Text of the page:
Tuesday, January 31, 2017

Round Robin Challenge : Kids @ Play!



I've kind of been away from the whole United Blogger Front of Toy Collecting Enthusiasts From Around the Globe of Planet Earth (yup, that's that the new official title by the way), but this week's challenge intrigued me enough to jump back in.

2 Minute Toy Break brings us a challenge called Kids @ Play! It essentially asks the question of, "How did you play with your toys?"

I played with my toys alone. There was no room in my imagination for a third party to step in and impose his or her own thoughts and ideas into my interactive mind. I simply wouldn't have it. I saved my outside playtime for friends, and my inside playtime was reserved for myself.

I was fortunate as a kid to have a lot of toys. I don't really remember a time where I only had one or two items from a series as my mom was always very generous when it came to birthdays and Christmas. My typical haul of toys would consist anywhere from ten to twenty action figures, as well as playsets and vehicles. I had boxes (and action figure cases) full of Star Wars, He-Man, Thundercats, G.I. Joe, Captain Power, and Teenage Mutant Ninja Turtles as a regular staple in my toy diet, and I played with them all in very different ways.

STAR WARS

These were the first action figures I had as a child. My play sessions with these often times involved reenacting the movies from a galaxy far, far away. For this, I enlisted my father's video and audio equipment - Which he really didn't appreciate.

I was also a strict organizer when it came to putting them away. I had numerous Darth Vader and C-3PO carry cases that were all meticulously labeled with the included stickers showing the character's name. For sticker I didn't have, labeled masking tape became crucial for organizing them.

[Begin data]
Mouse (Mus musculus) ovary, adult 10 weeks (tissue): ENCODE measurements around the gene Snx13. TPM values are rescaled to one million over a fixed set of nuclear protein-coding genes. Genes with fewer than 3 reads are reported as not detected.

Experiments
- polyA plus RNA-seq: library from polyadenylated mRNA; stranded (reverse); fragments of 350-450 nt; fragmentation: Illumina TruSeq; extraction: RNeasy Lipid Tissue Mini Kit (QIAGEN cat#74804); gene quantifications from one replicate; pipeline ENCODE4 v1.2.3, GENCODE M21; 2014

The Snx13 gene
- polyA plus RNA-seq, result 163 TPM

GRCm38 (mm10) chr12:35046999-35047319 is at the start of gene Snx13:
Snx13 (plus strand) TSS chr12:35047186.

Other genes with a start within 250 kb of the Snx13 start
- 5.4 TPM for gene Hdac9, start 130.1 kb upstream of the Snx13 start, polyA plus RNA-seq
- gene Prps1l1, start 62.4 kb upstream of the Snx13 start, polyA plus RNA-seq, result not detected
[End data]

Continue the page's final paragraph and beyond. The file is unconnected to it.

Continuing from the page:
G.I. JOE

I don't honestly remember if G.I. Joe or He-Man came first in my toy collection, but I do know that I had way more Joes than He-Man. I was a steady "collector" from around 1984 / 1985 through around 1993 / 1994. I had boxes and boxes of figures, vehicles and playsets - No, I wasn't one of those kids that had the carrier or shuttle playsets. My parent's drew the line at those.

I played with my Joe's in episodic adventures - Much like the show. Every time I got a new figure, that character became the center of the story, and showcased how they came to be a member of their respective team.

As I got older, my play style shifted with the figures. I didn't incorporate the vehicles or playsets into the mix, but instead made two piles - Good guys, and bad guys. I would then grab a random figure from each pile, and role two dice - One for the good guy, and one for the bad guy. The highest dice won, and that figure stayed in the fray for round two, and on until they were eliminated. The loser was put aside in the "you are dead" pile. I would keep rolling until one of the piles was gone. The obvious victor was the pile of remaining figures which could be anywhere from one to ten figures by the time I was done.

HE-MAN

I honestly only had a couple dozen He-Man figures in my collection. While I loved playing with them, as I said above, I had way more Joes. They were cheaper, and obviously in more abundance with how many were released each year. It wasn't until a very short lived trade with another kid that I accumulated a ton of them, and it was that play session that I remember the most.

I set up every figure, and acted out a massive Eternia battle. I don't really remember the "story" I concocted in my head, but I do know that Ram Man and Man-At-Arms played a big role in the whole thing.

Of course, that night my mother got a phone call from the other kid's mom who was all ticked off that he traded a duffel bag full of He-Man figures for a handful of Captain Power figures / vehicles and video tapes. Long story short, by the next morning the trade had been nullified by the United Parents Association.

Oh well. As I grew older, and started earning my own wages I bought my own entire collection of the vintage He-Man line. So, I get the last laugh.

THUNDERCATS

Much like He-Man, my Thundercats collection didn't grow very fast or far. I had about ten to twelve in total, and only the Thundertank as a vehicle. Beyond that, not much more. Thundercats were mainly a grandparents gift I received one year, so I really never expanded beyond that.

I recall having a blast with the light up features of Lion-O and Mumra for a couple days, but beyond that really didn't play with them.

CAPTAIN POWER

I don't recall how I got into Captain Power, but I do know that I had both of the ships, a handful of figures, and all of the video tapes.